|Notes of a Reporter at Large • 04-05-12||| Print ||
|Thursday, 05 April 2012 16:36|
By Mel Lavine
Special to the Times
News Item: Newt Gingrich met secretly with Mitt Romney on March 24 on the eve of the Louisiana primary.
Was the former House speaker dropping out? Gingrich told the Washington Times he did not make a deal with Mitt to quit the race. He was in for the duration despite many primary losses. Meanwhile, we’ve learned that Sheldon Adelson, Newt’s benefactor, the casino magnet, is writing no more checks and that a third of the people on Newt’s payroll have been let go.
Although Gingrich insisted Romney did not offer to help him with campaign debts or a job in any administration in return for leaving the race, and vowed to fight on to Tampa, you have to wonder.
And although Rick Santorum was behind Romney by a wide margin in delegates before Tuesday’s primaries, 554 to 241, he kept the heat on. (The votes of 1,144 delegates are needed to lock up the presidential nomination.) Santorum had argued there were no policy differences between President Obama and Romney. He called Romney the “worst Republican” to run against the president.
And yet going into primaries in Wisconsin, Maryland and the District of Columbia, where Romney was favored in all three contests, Santorum seemed to lower the temperature. “If Gov. Romney gets that required number (1,144 on the way to the convention), then without doubt, if he’s at that number, we’ll step aside,” he said Sunday on “Meet the Press.” But then added, ”Right now, he’s not there. He’s not even close to it.”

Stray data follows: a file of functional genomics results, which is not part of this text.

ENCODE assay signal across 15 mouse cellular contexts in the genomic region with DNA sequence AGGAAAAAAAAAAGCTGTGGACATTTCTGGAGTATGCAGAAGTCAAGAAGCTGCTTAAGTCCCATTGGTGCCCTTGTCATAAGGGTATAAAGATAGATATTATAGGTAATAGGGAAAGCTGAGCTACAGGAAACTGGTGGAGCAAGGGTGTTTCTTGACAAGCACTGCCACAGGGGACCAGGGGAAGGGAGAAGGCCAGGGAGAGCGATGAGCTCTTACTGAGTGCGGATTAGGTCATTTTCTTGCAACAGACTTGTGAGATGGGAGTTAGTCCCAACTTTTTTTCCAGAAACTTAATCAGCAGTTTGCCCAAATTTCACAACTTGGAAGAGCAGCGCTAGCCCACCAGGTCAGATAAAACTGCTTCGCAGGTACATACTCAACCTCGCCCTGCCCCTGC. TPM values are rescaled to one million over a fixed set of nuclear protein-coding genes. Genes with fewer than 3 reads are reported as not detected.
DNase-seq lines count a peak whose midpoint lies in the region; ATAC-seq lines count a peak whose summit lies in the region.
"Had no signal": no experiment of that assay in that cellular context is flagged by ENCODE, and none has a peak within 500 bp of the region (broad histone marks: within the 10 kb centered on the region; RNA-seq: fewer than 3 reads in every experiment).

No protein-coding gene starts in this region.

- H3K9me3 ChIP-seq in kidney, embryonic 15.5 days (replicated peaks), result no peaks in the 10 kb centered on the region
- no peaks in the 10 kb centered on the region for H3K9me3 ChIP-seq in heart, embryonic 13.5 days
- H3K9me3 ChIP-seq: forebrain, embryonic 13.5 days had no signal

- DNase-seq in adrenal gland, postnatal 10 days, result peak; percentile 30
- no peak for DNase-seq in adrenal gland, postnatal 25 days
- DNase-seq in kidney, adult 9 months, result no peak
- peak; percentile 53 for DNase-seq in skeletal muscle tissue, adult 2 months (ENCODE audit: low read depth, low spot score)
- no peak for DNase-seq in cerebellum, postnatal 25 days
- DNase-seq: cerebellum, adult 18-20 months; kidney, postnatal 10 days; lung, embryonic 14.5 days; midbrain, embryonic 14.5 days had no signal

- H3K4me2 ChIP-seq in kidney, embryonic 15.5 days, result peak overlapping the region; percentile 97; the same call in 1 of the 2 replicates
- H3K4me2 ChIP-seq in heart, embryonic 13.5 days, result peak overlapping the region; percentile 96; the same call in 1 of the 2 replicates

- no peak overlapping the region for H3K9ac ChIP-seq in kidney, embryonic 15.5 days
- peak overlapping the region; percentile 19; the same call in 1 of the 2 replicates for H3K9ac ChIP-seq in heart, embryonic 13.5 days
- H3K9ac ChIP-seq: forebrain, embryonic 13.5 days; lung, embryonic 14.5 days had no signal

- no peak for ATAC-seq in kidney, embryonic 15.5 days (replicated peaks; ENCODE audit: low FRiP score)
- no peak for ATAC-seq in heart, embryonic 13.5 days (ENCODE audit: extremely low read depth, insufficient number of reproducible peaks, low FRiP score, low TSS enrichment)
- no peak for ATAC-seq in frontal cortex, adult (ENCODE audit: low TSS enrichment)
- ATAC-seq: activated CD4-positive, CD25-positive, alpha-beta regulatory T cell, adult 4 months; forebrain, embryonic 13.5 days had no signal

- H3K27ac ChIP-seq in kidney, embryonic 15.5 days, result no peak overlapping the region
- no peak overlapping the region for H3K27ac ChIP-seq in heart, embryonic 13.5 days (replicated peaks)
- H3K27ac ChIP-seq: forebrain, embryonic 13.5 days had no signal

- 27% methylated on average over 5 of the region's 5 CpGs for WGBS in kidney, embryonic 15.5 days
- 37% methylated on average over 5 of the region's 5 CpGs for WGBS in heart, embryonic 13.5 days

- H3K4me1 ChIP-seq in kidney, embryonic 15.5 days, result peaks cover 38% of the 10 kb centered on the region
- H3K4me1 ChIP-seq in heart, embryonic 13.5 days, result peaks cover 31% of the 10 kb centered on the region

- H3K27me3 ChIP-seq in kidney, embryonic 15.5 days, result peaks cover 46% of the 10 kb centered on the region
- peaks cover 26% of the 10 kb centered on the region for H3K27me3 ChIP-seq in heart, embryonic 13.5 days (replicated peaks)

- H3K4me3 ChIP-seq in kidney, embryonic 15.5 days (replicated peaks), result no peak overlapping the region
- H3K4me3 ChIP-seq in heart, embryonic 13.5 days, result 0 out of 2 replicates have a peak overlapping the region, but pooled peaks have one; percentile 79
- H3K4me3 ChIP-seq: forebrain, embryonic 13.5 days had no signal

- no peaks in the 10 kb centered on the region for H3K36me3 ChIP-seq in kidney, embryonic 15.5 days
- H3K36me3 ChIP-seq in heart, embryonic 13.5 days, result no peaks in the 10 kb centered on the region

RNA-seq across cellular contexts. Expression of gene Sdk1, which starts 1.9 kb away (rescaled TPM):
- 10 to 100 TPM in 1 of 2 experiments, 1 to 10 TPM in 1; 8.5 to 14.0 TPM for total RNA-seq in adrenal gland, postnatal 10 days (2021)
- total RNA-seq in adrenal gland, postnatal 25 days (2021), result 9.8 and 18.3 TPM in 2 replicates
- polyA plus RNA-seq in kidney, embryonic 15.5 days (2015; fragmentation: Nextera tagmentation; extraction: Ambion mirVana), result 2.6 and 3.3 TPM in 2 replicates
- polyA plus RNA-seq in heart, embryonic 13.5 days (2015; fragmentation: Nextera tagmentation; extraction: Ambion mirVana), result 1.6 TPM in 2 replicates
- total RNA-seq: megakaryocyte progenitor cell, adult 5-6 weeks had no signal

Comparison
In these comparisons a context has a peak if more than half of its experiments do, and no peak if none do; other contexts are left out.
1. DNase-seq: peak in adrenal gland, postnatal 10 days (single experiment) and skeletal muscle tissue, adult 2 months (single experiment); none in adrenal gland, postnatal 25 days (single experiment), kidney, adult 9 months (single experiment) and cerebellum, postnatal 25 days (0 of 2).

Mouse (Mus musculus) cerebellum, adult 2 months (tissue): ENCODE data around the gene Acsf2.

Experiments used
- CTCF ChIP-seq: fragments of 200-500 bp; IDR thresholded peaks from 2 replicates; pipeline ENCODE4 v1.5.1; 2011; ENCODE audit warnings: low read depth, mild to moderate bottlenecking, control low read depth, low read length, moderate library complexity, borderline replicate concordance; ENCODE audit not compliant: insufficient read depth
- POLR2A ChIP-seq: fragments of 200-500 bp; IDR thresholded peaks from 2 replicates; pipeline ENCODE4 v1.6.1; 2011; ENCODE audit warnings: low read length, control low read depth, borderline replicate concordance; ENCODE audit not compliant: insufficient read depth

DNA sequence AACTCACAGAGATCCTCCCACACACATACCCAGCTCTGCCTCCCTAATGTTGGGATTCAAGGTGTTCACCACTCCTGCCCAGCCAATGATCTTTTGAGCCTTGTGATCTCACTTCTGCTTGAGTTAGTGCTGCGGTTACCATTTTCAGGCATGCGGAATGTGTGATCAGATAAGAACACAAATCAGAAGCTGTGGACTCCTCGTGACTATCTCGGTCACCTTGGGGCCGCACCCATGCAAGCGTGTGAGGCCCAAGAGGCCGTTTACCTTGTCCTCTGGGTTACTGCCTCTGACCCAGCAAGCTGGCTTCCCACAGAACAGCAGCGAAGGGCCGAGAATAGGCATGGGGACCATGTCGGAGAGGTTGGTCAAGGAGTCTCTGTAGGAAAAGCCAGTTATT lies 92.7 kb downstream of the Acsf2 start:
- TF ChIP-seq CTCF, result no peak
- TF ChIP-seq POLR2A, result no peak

Given Santorum’s unpromising prospects to overtake Romney before Tampa and with a number of Republican leaders calling on him to end his primary bid so the party can focus on defeating Obama, you have to wonder.
I’ve been wondering, too. Santorum and Gingrich may need a job. And as many of us know this is a bad time to go looking for one. You can see where Mitt would be open to help. He needs a united party, moderates, Tea Party, the very conservative, Republicans all.
It’s no stretch to imagine Gingrich applying for secretary of state given the high opinion he has of himself. As for Santorum there may be a problem. So far as I know there’s no move afoot to establish a department of religion. But there’s no reason to suppose Mitt can’t rise up to the challenge.
As Charles Dudley Warner, the 19th century editor and essayist said, “True it is that politics makes strange bedfellows.”